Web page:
Going to say a final goodbye at the post office was not satisfying. I wish it had been because for the first year of my service we really did have good conversations and I really enjoyed going there. The whole interaction left a bad taste in my mouth. As I was leaving they told me about another PCV, Rebecca, who they claimed was a friend to them just like me. Apparently, she never called them when she got back Stateside. Everyone made it abundantly clear that they wouldn’t call me or email me, but I’m a bad person if I don’t contact them. A lot of interactions in Senegal are obvious white lies. You say you’ll do something that you obviously won’t do and no one expects you to do it. You say anything to save face and not embarrass the second party. I’m sad that those relationships ended as they did because now I have no interest in making any effort to contact the guys at the post office.
This afternoon I went to see Dioss. Fortunately the episode at the post office had hardened me a little bit after the emotional chaos that was saying goodbye to Mme. Ly. Dioss and his business partner Issa as well as several members of the boy posse were at the atelier. We spent a lovely afternoon talking while Dioss made tea. It was far less emotional than yesterday. Dioss wanted to talk about the immediate future while Mme. Ly dwelled on super emotional topics like our past work together, how she thinks of me as a daughter and the distant future when I’ll bring my husband and children (obviously the girl is named after her) back to Senegal for a visit. Mme. Ly indulged my nostalgia and my sadness, Dioss did not.
Dioss is still obsessed with his catalog and is very excited about some of the ideas Nancy had when I took her to meet him. I hope that Nancy can lay down the law with Dioss and he can make real progress with his business. When it came to say goodbye Dioss kept it short and sweet. I was sad and had to fight back tears, but I held it in and when he said that he’d email me I actually believed him. I was able to choke out a few sentences thanking him for working with me, being my friend, and letting me hang out with the incredible people he’s friends with (Dioss, the Ly family, and Dioss’ friends are the only people in Senegal I’ve ever seen read a book that is not a textbook)I really hope we can keep up a correspondence; I’m interested to see what he does.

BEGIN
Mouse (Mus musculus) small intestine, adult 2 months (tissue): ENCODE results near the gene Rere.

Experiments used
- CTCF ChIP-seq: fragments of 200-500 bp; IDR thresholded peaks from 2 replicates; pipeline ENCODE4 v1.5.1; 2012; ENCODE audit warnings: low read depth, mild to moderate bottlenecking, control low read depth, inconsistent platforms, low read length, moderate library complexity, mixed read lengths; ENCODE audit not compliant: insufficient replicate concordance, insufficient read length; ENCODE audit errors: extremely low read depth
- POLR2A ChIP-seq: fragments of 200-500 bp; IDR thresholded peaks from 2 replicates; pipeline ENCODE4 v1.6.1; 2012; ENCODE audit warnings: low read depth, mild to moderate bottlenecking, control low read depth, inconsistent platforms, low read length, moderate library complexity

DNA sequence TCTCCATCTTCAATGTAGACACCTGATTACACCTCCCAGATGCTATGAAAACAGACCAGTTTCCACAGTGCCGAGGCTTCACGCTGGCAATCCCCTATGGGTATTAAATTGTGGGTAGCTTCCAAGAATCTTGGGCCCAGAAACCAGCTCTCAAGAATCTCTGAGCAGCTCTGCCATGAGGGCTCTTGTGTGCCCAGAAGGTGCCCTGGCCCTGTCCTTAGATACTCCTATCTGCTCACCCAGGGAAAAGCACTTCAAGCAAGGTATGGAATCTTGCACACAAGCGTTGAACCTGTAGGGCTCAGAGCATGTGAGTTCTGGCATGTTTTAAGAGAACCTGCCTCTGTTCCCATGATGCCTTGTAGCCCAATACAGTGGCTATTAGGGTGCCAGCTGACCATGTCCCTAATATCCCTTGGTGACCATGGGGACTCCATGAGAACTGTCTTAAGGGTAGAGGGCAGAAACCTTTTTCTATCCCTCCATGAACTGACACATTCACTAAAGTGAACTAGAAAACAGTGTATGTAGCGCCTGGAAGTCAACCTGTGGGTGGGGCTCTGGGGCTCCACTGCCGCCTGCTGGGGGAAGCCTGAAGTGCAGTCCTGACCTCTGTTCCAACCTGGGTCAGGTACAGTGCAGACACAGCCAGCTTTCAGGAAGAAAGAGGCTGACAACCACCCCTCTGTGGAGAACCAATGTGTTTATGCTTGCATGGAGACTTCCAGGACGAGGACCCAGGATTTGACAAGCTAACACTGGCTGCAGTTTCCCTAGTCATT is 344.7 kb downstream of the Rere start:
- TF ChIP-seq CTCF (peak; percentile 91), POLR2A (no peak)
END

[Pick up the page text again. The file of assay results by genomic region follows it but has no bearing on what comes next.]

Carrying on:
We shook with our left hands, hugged, and I walked away.
The other goodbye today was to my home for the past two years. I start disassembling my room today. Damn, it’s really freaking dirty. Moving furniture here creates a repulsive dust storm. My goal today was to get everything packed up, which I pretty much did, and tomorrow I’ll do the heavy duty cleaning. I was surprised how unemotional packing up is. None of my clothes are coming home with me. I have a bunch of souvenirs, my electronics, and all of the letters that everyone has written me over the past two years. Taking down all of the pictures I’ve hung up, the Michigan flag and the banner reminding me “Those Who Stay Will Be Champions,” brought a huge sense of accomplishment. I’m moving on up in the world. My first solo, big girl “apartment” is soon to be a thing of the past and I’m looking forward to a big upgrade.